The debate about technology companies and their effects on society has come to a head. Facebook is under scrutiny for their data and privacy policies. Russian meddling in the United States’ elections through all major social media platforms is now more of a certainty than a vague speculation. And Amazon is feeling the heat because the United States President Trump is voicing criticisms about the company and CEO Jeff Bezos (using Twitter, of course).
While some see this as a crisis, we believe it’s an opportunity for both established technology companies as well as newcomers like ourselves. This moment is a chance to redefine the role technology should play in our lives, and how corporations can be responsible members of society and turn a profit.
At Kai our mission is to close the digital divide by making internet access affordable and ubiquitous, so that everyone can participate in the digital revolution. We strive to become an example of how a technology company can be both mission-driven and a sound business at the same time.
For this media digest, we’ve selected articles that can contribute to this debate by presenting a variety of perspectives on the influence of technology has on our lives and societies.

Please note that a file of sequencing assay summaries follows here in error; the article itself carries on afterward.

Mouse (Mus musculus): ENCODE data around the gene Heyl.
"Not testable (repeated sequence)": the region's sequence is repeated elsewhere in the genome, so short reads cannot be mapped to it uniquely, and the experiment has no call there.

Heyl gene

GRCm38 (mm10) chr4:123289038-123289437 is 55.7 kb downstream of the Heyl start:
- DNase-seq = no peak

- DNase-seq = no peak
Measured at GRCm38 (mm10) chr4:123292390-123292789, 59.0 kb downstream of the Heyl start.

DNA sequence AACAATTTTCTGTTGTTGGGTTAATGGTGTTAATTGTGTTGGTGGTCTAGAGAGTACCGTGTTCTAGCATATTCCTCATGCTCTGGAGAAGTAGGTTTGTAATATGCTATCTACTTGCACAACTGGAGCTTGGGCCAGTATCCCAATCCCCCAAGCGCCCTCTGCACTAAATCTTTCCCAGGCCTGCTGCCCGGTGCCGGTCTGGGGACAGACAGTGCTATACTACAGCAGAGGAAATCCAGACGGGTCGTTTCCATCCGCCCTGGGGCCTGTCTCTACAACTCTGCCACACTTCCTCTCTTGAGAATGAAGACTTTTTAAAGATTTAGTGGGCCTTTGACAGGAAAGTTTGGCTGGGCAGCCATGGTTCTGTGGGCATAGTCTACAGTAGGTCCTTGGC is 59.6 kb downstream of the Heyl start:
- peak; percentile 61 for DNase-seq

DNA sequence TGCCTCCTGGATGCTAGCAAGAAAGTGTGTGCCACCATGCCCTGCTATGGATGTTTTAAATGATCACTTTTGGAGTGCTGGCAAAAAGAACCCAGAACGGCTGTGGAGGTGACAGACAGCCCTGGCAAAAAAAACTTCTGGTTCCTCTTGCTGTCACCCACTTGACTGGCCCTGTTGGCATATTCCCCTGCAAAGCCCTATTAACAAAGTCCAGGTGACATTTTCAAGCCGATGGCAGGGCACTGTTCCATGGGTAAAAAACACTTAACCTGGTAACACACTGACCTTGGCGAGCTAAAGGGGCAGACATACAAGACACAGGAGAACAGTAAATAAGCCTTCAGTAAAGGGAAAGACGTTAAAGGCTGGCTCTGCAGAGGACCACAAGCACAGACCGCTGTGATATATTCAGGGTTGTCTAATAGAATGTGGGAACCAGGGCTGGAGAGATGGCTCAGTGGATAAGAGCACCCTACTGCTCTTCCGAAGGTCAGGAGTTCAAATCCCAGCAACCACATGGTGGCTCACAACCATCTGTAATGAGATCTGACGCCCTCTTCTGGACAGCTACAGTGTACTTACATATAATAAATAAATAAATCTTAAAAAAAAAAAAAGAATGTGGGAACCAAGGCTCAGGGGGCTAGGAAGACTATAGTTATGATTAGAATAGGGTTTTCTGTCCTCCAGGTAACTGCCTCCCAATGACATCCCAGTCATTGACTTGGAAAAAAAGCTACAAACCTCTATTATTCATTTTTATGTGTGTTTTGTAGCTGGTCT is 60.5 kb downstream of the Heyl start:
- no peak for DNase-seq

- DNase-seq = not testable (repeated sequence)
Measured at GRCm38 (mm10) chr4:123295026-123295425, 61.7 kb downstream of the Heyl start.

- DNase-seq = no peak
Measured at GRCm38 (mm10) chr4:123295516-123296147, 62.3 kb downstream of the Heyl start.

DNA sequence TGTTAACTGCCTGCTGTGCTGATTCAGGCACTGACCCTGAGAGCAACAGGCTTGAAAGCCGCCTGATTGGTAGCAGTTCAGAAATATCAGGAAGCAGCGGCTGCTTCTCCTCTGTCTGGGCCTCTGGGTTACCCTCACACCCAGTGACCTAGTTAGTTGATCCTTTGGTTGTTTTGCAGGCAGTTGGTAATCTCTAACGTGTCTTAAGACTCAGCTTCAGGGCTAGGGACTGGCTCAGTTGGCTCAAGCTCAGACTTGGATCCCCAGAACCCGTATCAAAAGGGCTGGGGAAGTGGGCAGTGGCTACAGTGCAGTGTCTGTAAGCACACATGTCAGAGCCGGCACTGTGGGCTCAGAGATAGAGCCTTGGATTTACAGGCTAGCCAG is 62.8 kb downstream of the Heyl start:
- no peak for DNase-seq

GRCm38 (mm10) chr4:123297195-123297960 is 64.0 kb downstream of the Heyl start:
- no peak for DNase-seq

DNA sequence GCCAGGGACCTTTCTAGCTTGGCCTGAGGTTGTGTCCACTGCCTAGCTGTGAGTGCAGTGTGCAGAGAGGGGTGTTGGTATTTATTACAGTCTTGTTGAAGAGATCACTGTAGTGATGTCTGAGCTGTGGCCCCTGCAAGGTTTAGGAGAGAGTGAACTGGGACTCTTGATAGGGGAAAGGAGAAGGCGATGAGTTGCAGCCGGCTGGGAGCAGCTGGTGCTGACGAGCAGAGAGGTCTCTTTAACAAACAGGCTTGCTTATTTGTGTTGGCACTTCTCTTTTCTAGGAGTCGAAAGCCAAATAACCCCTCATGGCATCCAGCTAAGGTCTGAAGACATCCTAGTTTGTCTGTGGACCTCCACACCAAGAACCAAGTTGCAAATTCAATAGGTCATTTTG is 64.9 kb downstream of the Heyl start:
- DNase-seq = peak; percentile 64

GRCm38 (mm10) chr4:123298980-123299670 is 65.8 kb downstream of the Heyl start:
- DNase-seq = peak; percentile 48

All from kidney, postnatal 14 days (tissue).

Mark Zuckerberg Talks to WIRED About Facebook’s Privacy Problem
Facing fallout from the Cambridge Analytica data breach, Facebook’s CEO, Mark Zuckerberg, speaks to WIRED about the policy gaps that allowed it to happen, what they’ve done to resolve the problem, and what steps Facebook will take to secure user data moving forward.
‘Time well spent’ is shaping up to be tech’s next big debate
Members of the Time Well Spent movement outline how our tech products could be leveraged in a way that leads to more fulfilling outcomes for users, ultimately helping us to improve our lives rather than waste time and experience feelings of frustration.
The web can be weaponised – and we can’t count on big tech to stop it
Tim Berners-Lee, the original inventor of the World Wide Web, makes a compelling case for his vision of the future of the internet. He outlines the work that still needs to be done to close the digital divide, and how we can ensure tech companies don’t become too big.
Estonia, the Digital Republic
While everyone else is talking about the future of the internet, Estonia is building a digital society of the future, known as e-Estonia.
Estonian citizens can live anywhere, while their data is protected and belongs to them. At the same time, all government institutions and other companies can reference the relevant data to improve their services, if a citizen gives permission. It’s a great example of what a society driven by data and technology can look like when a government reinvents itself and takes the lead in technical innovation.
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